Apollo 11 crew, who made the first manned landing: commander Neil Armstrong, CM pilot Michael Collins, and LM pilot Buzz Aldrin.

We are to travel to Mars in the near future but now U.S. scientists warn that cardiovascular diseases may be an overlooked risk of prolonged space travel.

The scientists have studied the effects of the type of radiation found in space. This research is indeed timely as longer and longer manned space flights will characterize our endeavors in space during the coming decades.


There is a need for more research on the so-called cosmic radiation according to Micheal Delp at the Florida State University and first author of the study published this week in Nature.

“With all of these plans for going into deep space we have only had this one really small group [of Apollo astronauts] that has actually done it,” said Michael Delp. “Previous to this study nobody had ever looked at their long-term health consequences – really pulling out the Apollo astronauts out of the group of other astronauts.”

Delp and his colleagues have compared the causes of death in different groups of astronauts – those that went to the moon and thereby lacked the protection of Earth’s magnetic field – those who instead went into close orbit around Earth and those that did not travel into space at all.

They compared the causes of death for the seven Apollo astronauts who had died up to that point with those of the 35 low Earth orbit astronauts from the same era, and 35 non-flight astronauts. The resulting data indicates that those astronauts that went to the moon were four to five times more likely to die of cardiovascular disease compared to the other astronauts.

The proportional mortality rate due to cardiovascular disease in the United States among individuals age 55–64 years, non-flight astronauts, astronauts that flew only low Earth orbit missions, all flight astronauts, and Apollo astronauts that flew missions to the Moon.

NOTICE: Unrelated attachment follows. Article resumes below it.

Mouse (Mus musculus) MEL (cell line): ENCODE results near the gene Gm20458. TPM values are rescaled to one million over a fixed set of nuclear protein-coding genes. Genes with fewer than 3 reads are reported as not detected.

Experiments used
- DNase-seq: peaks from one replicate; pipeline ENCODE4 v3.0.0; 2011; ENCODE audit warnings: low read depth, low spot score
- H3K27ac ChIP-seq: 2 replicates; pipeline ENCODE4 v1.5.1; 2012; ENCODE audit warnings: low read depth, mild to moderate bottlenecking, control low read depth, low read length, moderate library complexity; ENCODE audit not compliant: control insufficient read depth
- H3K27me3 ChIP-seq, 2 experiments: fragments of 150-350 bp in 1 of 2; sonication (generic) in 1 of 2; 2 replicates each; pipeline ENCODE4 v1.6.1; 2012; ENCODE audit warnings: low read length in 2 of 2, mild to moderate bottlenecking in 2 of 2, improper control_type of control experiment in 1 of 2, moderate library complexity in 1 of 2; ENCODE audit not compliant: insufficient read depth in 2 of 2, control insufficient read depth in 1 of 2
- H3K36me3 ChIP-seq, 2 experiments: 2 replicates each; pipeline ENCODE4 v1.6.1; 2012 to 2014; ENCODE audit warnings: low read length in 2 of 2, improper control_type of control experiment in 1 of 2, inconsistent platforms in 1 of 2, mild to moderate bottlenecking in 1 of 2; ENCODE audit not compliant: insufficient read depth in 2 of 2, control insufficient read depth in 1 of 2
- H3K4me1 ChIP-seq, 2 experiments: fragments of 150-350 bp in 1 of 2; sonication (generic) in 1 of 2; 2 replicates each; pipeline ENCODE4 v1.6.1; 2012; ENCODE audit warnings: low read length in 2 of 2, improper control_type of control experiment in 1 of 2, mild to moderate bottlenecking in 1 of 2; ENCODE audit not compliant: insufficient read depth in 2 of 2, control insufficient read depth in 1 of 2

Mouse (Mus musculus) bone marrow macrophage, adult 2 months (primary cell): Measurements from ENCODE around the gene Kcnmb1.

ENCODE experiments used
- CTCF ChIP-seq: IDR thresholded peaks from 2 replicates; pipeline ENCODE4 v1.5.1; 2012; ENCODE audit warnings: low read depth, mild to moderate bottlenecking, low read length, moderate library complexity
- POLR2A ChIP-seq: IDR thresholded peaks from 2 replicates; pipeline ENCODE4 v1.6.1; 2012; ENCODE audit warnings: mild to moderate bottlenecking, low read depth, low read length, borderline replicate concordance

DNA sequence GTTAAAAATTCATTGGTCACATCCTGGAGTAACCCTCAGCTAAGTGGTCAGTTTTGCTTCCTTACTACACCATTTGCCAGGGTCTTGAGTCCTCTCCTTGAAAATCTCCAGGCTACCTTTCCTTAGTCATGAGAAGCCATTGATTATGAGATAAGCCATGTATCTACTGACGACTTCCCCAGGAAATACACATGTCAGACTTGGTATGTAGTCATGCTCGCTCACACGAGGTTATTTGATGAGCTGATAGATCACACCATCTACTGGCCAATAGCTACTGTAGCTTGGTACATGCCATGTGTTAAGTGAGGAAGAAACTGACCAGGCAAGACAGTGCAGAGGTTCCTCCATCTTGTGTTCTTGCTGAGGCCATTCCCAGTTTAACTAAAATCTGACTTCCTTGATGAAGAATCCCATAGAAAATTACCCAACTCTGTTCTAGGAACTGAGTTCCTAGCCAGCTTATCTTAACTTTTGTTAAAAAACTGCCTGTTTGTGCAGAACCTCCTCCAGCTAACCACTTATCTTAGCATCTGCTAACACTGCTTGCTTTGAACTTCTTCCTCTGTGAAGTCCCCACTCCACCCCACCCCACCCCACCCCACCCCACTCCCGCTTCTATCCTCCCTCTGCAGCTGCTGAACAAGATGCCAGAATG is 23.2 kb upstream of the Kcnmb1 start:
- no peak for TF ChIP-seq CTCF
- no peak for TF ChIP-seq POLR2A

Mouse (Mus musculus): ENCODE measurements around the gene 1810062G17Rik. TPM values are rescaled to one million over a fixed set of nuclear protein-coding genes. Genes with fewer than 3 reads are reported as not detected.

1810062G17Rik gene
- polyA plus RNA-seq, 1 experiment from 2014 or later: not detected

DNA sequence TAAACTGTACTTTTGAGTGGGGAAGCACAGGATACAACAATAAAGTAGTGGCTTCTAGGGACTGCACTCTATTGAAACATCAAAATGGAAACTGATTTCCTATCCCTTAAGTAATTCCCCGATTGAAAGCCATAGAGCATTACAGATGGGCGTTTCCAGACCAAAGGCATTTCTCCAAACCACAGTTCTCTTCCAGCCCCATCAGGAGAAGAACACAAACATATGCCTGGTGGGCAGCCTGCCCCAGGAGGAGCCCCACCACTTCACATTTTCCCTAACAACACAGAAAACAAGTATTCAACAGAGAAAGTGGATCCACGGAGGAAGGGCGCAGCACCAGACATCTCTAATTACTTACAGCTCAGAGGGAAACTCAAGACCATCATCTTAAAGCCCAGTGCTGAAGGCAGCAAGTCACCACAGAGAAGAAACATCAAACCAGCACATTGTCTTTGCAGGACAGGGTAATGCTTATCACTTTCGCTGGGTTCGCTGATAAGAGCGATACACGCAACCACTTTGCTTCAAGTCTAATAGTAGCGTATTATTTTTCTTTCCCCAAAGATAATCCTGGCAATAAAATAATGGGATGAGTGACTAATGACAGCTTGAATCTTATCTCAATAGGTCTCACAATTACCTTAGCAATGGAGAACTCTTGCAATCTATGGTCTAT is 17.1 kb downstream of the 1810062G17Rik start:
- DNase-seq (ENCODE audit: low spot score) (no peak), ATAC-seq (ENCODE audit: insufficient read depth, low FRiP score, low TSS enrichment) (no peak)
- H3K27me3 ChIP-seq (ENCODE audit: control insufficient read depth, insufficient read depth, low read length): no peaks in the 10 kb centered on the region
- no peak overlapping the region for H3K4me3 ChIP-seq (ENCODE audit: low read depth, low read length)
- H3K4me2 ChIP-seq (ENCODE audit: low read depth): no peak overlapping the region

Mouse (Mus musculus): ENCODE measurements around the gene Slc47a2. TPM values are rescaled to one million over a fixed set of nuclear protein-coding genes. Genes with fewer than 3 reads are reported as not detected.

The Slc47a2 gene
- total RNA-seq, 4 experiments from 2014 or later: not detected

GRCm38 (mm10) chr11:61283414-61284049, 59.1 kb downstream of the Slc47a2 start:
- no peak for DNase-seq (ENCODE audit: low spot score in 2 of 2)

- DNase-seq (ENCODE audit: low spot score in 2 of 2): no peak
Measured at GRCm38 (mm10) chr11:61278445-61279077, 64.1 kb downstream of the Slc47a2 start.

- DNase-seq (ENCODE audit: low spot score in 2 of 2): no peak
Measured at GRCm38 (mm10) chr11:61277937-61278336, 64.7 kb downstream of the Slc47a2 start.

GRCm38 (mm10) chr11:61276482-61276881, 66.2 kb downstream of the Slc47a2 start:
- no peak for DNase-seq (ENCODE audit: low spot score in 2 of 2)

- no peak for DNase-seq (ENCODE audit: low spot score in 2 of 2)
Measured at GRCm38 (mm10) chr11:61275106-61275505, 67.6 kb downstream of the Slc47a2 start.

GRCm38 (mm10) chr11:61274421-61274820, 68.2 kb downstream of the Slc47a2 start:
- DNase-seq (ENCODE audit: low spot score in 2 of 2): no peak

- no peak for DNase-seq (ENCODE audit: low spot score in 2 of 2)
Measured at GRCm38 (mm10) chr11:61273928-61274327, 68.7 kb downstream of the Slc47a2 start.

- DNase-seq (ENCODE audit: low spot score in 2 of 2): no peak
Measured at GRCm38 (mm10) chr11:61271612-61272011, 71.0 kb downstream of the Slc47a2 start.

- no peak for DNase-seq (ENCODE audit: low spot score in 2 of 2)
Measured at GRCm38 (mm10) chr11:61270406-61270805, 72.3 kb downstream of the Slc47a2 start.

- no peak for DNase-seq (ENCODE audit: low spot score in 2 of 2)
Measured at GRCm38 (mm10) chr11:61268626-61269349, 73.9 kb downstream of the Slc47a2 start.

The number of deaths due to cardiovascular disease for the Apollo astronauts only count to seven people, which is a tiny sample size and a clear limitation to the study. Even so, the results reveal that 45% of the Apollo astronauts died from cardiovascular disease, compared to only 9% of non-flight astronauts and 11% of low Earth orbit astronauts.

There is, however, no difference when the rate was compared to that of the general population, but this can be explained by the fact that astronauts are very fit and healthy, whereas the members of the public suffer from a wide range of conditions that could increase their risk of cardiovascular disease, according to Delp.

“Part of the reason why this cardiovascular effect has never been uncovered is because you are always looking and comparing [astronauts with] a general population,” he said.

To further investigate whether deep space radiation might be the direct cause behind these findings, the researchers exposed mice to conditions that simulated weightlessness as well as the radiation found in deep space. The results revealed that while weightlessness did not cause any lasting cardiovascular harm, the radiation did. The mice exposed to radiation were found to have sustained damage to the cells lining their blood vessels. Damage that could increase the risk of cardiovascular disease

“I think it is really important that Nasa and the European Space Agency, the Canadian Space Agency, and so on, recognize now that the cardiovascular system should be an important focus, one they look at, when they send astronauts beyond low Earth orbit,” Delp adds.


Researchers already fear that high levels of cosmic radiation could increase the risks of cancer and we still don’t know much about the adverse effects of deep space radiation on human health. But Delp’s team has given us the first glimpse into this complicated and ever more relevant problem.

Michael D. Delp et al. Apollo Lunar Astronauts Show Higher Cardiovascular Disease Mortality: Possible Deep Space Radiation Effects on the Vascular Endothelium. Scientific Reports 28 July 2016. DOI: 10.1038/srep29901